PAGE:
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Political Thought- Bentham

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by: Kendahl Notetaker

Political Thought- Bentham 1002

Marketplace > George Washington University > Biology > 1002 > Political Thought Bentham
Kendahl Notetaker
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About this Document

Food Nutrition and Service
Dr. Scully
Politics, philosophy




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1 review
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"What an unbelievable resource! I probably needed course on how to decipher my own handwriting, but not anymore..."
Yvette Oberbrunner

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This 3 page Bundle was uploaded by Kendahl Notetaker on Monday January 11, 2016. The Bundle belongs to 1002 at George Washington University taught by Dr. Scully in Fall 2015. Since its upload, it has received 34 views. For similar materials see Food Nutrition and Service in Biology at George Washington University.


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What an unbelievable resource! I probably needed course on how to decipher my own handwriting, but not anymore...

-Yvette Oberbrunner


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Date Created: 01/11/16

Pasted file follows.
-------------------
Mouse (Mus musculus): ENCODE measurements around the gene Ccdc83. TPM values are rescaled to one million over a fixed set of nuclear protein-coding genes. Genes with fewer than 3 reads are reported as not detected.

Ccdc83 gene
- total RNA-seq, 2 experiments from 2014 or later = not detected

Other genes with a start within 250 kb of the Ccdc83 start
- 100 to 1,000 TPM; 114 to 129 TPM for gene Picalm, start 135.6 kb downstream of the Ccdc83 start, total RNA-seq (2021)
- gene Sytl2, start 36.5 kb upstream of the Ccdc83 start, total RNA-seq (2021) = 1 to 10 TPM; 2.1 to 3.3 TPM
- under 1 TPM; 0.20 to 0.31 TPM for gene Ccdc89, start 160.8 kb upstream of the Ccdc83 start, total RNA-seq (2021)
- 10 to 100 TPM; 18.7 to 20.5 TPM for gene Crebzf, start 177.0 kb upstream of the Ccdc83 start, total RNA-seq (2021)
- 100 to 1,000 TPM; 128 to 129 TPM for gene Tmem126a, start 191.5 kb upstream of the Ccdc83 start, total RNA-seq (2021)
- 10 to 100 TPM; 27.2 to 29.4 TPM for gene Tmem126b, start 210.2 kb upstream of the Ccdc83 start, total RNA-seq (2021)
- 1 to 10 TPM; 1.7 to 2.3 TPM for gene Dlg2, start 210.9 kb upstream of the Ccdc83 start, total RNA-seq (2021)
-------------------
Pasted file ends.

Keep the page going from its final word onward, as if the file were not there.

Bentham/Mill Hobbes and Locke grounded their arguments on natural rights. Foundations in liberalism. Limited government.  Natural rights o Most governments don’t consider natural rights or social contract.  British liberalism moved away from natural rights to consequentialism o Separation goes back to Burke’s critique of the French Revolution.  Principles of natural rights were basically theoretical. No precedent for modern philosophy in state of nature. Appeal to natural rights is insufficient.  Everything is very abstract and ineffective and dangerous, too dangerous to be useful. o More problems on appealing to nature as a justification of rights  Fact value distinction- facts are claims about how things are values- how things should be.  Justifying rights through god is problematic because a)everyone doesn’t believe in the same god b)there is no tangible evidence to prove this. C) Nobody knows what god wants and what his standards are.  No longer possible to claim that natural rights are self evident  By the 1790s that claim was no longer viable. Hard to claim that rights were self evident. If they were no longer self evident can’t be used to promote limited government. o How to fix this?  Give up on trying to make a democratic liberal society.  Others wanted to preserve the outcome of liberalism but place it on a different foundation. The theoretical claims used to justify revolutions were no longer viable  Bentham/ Mill tried to place liberalism on a different plane o Utilitarianism  Seeking a specific purpose.  Bentham- greatest amount of good for the greatest amount of people.  Right action is action that promotes happiness and pleasure . Happiness/utility/pleasure same thing. But all individuals have an equal claim on happiness. Concludes that social policy should promote the greatest happiness of the greatest number.  Believes that actions and policy creates the greatest happiness  Utility is subjective- you do things that will yield individual benefit for yourself  Greatest happiness principle- Greatest happiness of the greatest number.  Consequentialism- approach to moral reasoning. Justifying actions on the merit of their consequences. Right actions promote good consequences.  Utilitarianism focuses on a specific consequence: Greatest happiness of the greatest number.  Bentham rejected the concept of natural rights.  Thought you needed to assume to justify consequences by conceptualizing one persons happiness as equal to anyone else’s.  Bentham’s state of war. It’s a state of inequality that exists when small group of people can get power at the expense of everyone else.  Bentham does not think you can trust people to achieve the collective happiness of everyone. Self preference principle  Found answers in discipline of political economy of Adam smith.-We don’t need coercive laws to help us achieve the happiness of others.  Bentham thinks the best way to promote happiness is to leave people alone “ invisible hand”.  The output of Ghp is equal to the principle of laissez faire. Policy of minimal regulation of economic activity o James Mill  Trained John Stuart to be living principle of utilitarianism. o After breakdown Mill questioned some aspects of Bentham’s philosophy  Wondered if happiness pleasure and utility are all the same thing  One thing exists at the exclusion of almost everything else  If the majority of people like one mundane activity, those should be promoted.- Mill disagrees with this principle.  For Mill a world such as this couldn’t be just. o Mill tries to reformulate the Greatest Happiness Principle as a commitment to what he calls higher pleasures.  By happiness he means pleasure that is distinctively human to a mature person in control of their own faculty.  How to decide what qualifies as higher pleasure?  Thinks lower pleasure is not good enough  Judge by if enough people prefer one greatly over the other.  Ask those who are exposed and competent in both lower and higher pleasure. Elitism and classist. Goes against bentham’s principle of the equality of happiness.  Doesn’t believe that we are a good judge of our own happiness.  Happiness doesn’t mean being happy all the time  If you ask competent people if they would have a higher or lower pleasure they would most likely be the higher principle. Then you know you are dealing with a higher pleasure if you experience some level of discontent. o In on liberty  Utility is the ultimate appeal on all ethical questions.  If you allow people to pursue their own happiness they will be more likely to enjoy higher pleasures.